Medical real estate continues to stay healthy as healthcare demographic and financial markets remain favorable.
Consistently outperforming other real estate sectors, medical office building (MOB) investment continues to thrive as hospital executives are moving ahead with projects that were on the drawing board. Third party developers like myself, especially now, are bringing much of the product to market, as hospitals are reallocating capital budgets.
Spending is tight for hospitals in all aspects. Hospital executives are scrutinizing and over analyzing hospital operations which is why any new developments must be well planned, organized and demonstrate a quick turn around. If hospitals don’t want to finance the project themselves, they look toward third party developers to construct medical office buildings.
I’ve noticed an uptick in this form of activity as it allows hospitals to have capital on hand for physician recruitment and acquisition - two of their more pressing items. Since hospitals are in a cost saving mentality, any new developments must warrant a near proven return on investment.
Make Way for Ambulatory Care:
Urgent care and ambulatory care facilities are a low-cost alternative to hospitals’ emergency rooms where excessive overhead costs and long wait times are all too familiar. Often, these long wait times are caused by non-emergent patients who don’t have a physician themselves or have no where else to go. This is one reason why health systems are adding ambulatory facilities, adjacent to the hospital campus, in order to transfer less urgent cases.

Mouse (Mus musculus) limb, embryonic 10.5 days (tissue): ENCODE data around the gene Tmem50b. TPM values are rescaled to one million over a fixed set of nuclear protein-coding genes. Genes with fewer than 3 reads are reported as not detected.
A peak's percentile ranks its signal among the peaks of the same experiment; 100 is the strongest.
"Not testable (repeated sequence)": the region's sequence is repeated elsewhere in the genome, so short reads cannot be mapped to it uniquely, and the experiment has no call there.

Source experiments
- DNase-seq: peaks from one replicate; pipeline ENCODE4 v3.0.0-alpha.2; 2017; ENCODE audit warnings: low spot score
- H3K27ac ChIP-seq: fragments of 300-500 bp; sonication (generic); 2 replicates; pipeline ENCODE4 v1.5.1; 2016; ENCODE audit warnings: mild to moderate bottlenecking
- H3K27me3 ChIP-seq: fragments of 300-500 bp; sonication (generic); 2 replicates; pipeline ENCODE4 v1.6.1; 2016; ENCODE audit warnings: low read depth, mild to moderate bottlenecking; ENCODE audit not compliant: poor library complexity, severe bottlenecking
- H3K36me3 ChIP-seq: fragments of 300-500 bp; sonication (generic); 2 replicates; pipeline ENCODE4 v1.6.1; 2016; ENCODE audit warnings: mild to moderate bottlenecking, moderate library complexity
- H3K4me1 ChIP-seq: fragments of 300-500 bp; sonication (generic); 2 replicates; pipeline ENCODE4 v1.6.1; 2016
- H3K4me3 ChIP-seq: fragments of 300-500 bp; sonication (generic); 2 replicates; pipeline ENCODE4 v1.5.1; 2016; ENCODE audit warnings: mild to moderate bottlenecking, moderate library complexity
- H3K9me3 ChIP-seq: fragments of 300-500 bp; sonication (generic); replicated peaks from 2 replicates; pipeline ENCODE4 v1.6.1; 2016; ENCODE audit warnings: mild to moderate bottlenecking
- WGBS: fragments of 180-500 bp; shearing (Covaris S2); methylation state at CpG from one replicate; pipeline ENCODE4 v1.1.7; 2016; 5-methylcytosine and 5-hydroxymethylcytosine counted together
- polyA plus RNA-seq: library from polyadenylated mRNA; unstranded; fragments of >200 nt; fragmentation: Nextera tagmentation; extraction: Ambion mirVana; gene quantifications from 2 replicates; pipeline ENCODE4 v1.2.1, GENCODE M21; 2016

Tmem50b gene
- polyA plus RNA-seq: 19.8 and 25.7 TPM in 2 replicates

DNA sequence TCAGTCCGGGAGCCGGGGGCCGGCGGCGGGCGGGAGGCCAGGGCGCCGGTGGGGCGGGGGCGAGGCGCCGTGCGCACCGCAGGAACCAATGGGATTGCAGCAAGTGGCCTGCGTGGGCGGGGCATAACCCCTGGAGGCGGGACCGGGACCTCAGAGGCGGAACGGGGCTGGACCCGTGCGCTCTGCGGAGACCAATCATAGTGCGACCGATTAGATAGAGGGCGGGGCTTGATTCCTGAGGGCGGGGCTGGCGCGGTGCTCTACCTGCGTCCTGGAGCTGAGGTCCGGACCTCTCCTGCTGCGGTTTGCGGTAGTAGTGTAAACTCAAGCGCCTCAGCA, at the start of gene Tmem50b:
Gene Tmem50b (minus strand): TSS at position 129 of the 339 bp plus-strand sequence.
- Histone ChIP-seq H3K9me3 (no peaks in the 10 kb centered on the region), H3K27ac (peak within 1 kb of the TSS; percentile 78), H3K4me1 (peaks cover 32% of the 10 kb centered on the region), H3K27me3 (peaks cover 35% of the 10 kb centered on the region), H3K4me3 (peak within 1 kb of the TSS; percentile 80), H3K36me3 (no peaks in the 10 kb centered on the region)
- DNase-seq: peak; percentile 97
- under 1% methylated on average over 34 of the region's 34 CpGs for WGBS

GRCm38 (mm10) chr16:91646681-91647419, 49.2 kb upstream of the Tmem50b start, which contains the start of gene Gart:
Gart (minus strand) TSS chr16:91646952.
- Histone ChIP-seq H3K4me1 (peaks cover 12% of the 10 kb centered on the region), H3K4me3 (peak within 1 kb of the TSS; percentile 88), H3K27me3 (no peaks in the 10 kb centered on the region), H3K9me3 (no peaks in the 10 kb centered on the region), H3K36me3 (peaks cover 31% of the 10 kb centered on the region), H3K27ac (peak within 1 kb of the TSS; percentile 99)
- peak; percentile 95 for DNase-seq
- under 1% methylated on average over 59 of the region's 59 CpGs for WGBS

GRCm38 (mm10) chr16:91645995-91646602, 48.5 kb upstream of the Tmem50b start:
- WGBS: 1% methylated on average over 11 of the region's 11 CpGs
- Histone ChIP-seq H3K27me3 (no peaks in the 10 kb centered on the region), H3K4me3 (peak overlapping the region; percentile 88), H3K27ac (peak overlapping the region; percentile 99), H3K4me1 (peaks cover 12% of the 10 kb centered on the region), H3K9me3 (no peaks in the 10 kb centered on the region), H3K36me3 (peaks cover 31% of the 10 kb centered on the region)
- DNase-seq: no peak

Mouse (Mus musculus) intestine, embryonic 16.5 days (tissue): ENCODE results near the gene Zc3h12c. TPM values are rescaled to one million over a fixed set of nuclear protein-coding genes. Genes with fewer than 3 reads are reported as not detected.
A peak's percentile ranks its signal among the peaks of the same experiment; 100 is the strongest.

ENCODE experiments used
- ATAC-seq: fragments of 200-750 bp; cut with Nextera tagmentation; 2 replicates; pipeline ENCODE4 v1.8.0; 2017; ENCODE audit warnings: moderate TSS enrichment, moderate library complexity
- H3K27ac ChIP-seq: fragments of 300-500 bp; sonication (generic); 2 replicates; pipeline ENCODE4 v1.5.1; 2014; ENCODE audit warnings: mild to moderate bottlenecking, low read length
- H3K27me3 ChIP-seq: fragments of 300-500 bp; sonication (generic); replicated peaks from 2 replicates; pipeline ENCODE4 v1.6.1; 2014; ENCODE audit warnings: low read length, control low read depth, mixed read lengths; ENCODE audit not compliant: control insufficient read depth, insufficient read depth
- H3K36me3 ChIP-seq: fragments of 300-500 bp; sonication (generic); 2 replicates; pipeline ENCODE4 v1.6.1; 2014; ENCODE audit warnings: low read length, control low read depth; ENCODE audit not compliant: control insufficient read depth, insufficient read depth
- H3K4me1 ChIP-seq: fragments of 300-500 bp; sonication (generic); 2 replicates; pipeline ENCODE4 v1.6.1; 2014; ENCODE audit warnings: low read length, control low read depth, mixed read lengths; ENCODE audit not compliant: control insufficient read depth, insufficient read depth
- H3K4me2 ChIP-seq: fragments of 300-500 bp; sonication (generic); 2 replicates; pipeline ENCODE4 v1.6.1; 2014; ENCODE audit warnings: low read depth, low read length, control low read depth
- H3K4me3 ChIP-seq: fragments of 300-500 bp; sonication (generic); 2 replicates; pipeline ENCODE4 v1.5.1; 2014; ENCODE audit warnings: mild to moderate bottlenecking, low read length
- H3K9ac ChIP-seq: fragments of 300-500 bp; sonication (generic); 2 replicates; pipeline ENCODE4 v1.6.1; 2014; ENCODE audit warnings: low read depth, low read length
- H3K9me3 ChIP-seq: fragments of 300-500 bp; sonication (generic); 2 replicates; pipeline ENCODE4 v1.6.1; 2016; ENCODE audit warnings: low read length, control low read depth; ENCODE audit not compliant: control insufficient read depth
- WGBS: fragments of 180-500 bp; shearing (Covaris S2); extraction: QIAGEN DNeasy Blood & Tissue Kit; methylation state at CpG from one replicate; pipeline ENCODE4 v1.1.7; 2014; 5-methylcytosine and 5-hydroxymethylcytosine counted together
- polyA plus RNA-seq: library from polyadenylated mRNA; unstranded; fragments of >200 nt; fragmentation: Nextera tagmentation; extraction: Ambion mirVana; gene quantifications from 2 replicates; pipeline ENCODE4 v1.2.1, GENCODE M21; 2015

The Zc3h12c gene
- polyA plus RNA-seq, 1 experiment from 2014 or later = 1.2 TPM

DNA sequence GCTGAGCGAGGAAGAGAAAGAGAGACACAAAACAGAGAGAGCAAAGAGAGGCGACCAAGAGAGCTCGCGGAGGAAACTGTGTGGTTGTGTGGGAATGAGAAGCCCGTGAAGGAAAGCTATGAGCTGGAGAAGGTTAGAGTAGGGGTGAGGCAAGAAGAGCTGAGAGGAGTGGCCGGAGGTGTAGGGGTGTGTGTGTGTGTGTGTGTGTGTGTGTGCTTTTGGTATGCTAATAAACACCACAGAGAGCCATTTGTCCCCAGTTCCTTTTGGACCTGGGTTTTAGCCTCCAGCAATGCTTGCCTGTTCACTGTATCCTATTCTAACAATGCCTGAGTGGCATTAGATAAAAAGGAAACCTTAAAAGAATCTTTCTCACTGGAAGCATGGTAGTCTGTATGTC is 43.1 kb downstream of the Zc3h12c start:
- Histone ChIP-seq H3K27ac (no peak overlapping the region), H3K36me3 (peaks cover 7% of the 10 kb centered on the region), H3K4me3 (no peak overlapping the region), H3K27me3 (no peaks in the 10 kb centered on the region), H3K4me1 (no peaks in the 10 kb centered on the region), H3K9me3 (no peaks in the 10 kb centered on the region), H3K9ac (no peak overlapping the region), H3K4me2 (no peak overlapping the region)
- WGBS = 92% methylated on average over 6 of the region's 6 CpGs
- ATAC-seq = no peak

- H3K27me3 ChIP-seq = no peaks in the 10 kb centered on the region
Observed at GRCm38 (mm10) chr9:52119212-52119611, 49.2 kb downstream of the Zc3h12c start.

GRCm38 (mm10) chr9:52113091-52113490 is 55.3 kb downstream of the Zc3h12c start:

In urgent care surroundings, patients are able to be screened and treated efficiently. These facilities are a great way to capture suburban demographics, provide a reliable referral stream and cater to the community by building closer to them. However, that doesn’t mean on-campus development is over, quite the contrary.
The Command of the Campus:
As neighborhood outpatient facilities continue to demonstrate favorable returns, the notion of on campus development is not as common as it once was. Let me assure you that while there is great growth in ambulatory style facilities, the campus will continue to be the hallmark of medical development.
The campus is the healthcare hub. With everything so close together, physicians can see more patients, spend time on research and perform other associated duties. The campus model style of development has consistently demonstrated lower vacancy rates, as well as higher rental rates. With so much activity occurring from the hospital and ancillary facilities, developments in this space also helps attract and retain quality physicians.
While the full effects of healthcare reform are a large cause of uncertainty with future development plans, hospitals executives seem to be past their point of contention and are moving, albeit slowly, with expansion plans.
James Ellis, CEO, Health Care Realty Development Company, is a nationally recognized successful real estate investor and developer of medical office properties with a comprehensive knowledge of sophisticated real estate transactions, cost effective designs, and efficient property management.
Aaron Razavi is Associate Marketing Director at Health Care Realty Development.
Visit their blog at http://www.hcrealty.com/medicalrealestatedevelopment/